Session Time: 12:30pm-2:00pm
Location: Research Hub - Kiosk 6
Disclosures: Alberto Esquenazi, MD, FAAPMR: Ipsen: Research Grant or Support
Objective: To determine the benefit of supplemental therapeutic lower limb walking exercise in acute stroke rehabilitation with either a robotic or conventional therapy.
Design: Participants were randomized to receive supplemental therapy of either 30 minutes of conventional or 30 minutes of Lokomat® robotic training up to 5 days per week. Their involvement in the study was dependent on length of stay.
Setting: Acute tertiary rehabilitation hospital
Participants: Acute stroke patients with unilateral hemiparesis ≥ 18 years of age with a MAS ≤3.
Interventions: Patients participated in conventional therapy that assured compliance with health mandates of time and staff (3 hours of one-to-one therapy). Participants were randomized to receive supplemental therapy of either 30 minutes of conventional (control) or 30 minutes of Lokomat® robotic training (intervention) up to 5 days per week aimed at walking. Their overall involvement in the study was dependent on length of stay.
Main Outcome Measures: Number of steps and treatment sessions through the stay; serious/adverse events (S/AEs); Functional Independence Measure (FIM) efficiency and Modified Borg Rating of Perceived Exertion Scale (RPE).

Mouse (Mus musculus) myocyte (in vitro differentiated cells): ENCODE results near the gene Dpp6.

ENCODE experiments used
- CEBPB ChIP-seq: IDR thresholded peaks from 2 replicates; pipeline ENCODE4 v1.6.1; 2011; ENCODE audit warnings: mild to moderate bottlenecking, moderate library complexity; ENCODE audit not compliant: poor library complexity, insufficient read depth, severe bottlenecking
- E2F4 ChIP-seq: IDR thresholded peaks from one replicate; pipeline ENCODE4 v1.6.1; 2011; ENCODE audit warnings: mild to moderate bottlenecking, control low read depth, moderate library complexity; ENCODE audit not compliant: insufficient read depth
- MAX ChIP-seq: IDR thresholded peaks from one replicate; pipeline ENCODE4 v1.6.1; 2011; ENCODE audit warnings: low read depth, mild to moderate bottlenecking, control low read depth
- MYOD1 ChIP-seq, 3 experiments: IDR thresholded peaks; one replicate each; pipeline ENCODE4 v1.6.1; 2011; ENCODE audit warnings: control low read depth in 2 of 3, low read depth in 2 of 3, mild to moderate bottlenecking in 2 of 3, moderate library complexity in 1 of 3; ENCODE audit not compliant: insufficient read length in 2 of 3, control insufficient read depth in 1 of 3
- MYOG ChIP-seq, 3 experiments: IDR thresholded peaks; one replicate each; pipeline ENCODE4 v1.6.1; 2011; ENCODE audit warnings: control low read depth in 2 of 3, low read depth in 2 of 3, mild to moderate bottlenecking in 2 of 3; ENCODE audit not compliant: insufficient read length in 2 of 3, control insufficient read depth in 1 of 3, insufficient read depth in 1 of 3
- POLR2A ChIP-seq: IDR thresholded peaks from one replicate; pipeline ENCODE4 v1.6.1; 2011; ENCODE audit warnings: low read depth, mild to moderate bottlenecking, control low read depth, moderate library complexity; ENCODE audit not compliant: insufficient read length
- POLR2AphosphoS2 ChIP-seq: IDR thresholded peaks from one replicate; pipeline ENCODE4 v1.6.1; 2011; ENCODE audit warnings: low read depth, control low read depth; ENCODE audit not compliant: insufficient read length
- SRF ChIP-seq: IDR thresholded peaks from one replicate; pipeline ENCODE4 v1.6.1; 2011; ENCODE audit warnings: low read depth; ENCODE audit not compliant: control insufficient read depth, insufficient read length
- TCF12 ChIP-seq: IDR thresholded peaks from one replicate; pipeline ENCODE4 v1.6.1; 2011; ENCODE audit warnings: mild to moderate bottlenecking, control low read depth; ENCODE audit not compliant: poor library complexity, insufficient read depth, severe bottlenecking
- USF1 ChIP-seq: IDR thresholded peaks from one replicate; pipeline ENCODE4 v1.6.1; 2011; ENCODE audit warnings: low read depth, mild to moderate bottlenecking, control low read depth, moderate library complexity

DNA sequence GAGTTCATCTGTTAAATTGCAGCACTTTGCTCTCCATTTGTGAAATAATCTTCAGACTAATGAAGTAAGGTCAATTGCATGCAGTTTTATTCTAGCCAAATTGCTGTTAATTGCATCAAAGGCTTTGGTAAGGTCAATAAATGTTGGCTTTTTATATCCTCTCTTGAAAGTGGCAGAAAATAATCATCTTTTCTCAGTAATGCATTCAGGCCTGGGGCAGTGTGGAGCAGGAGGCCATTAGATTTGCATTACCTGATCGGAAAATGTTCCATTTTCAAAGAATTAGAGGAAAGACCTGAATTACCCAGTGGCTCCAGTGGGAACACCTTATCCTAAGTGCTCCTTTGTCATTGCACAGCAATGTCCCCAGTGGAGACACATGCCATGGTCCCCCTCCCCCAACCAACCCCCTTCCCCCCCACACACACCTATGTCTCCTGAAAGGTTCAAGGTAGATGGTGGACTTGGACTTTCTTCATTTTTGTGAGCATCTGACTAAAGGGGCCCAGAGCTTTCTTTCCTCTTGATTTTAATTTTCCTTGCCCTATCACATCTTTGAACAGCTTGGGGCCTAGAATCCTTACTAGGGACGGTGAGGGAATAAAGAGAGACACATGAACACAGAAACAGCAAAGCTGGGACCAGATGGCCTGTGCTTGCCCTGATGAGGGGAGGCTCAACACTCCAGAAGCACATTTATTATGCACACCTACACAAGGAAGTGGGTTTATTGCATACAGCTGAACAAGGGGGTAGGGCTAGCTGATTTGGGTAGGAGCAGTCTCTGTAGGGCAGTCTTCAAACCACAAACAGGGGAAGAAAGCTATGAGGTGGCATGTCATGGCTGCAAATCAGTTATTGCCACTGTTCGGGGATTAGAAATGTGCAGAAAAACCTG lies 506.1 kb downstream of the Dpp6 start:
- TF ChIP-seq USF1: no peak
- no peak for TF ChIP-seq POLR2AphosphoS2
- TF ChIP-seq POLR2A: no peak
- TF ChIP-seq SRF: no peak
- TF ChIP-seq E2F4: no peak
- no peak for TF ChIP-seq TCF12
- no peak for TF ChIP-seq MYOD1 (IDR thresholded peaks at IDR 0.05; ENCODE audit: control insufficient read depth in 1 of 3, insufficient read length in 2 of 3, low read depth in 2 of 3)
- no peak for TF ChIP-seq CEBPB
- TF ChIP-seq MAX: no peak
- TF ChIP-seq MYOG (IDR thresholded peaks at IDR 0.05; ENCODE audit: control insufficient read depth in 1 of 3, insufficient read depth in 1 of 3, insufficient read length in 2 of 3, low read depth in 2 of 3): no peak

Results: 11 Lokomat and 9 conventional participants have enrolled so far. Participants in the conventional group on average had more training days (10.6) than the Lokomat group (6.0); number of training days was not statistically different (P =.08). Number of steps per day was statistically larger for the Lokomat group (P=.4). FIM efficiency did not yield statistically significant difference between groups (P = .71). Four Lokomat and three participants from the conventional group reported AEs. No SAEs were reported
Conclusions: These preliminary findings provide a proof-of-concept demonstration that an additional lower limb exercise in combination with mandated multi-disciplinary therapies in acute stroke population is tolerable and, when implemented with a robot, can significantly increase the number of steps. Although the training groups did not yet yield statistical significance, FIM efficiency improved.
Level of Evidence: Level I
To cite this abstract in AMA style:Esquenazi A, Cao N, Lee S. Effect of a Supplemental Robotic Therapeutic Walking Exercise in Acute Stroke Rehabilitation [abstract]. PM R. 2019; 11(S2)(suppl 2). https://pmrjabstracts.org/abstract/effect-of-a-supplemental-robotic-therapeutic-walking-exercise-in-acute-stroke-rehabilitation/. Accessed September 28, 2023.
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PM&R Meeting Abstracts - https://pmrjabstracts.org/abstract/effect-of-a-supplemental-robotic-therapeutic-walking-exercise-in-acute-stroke-rehabilitation/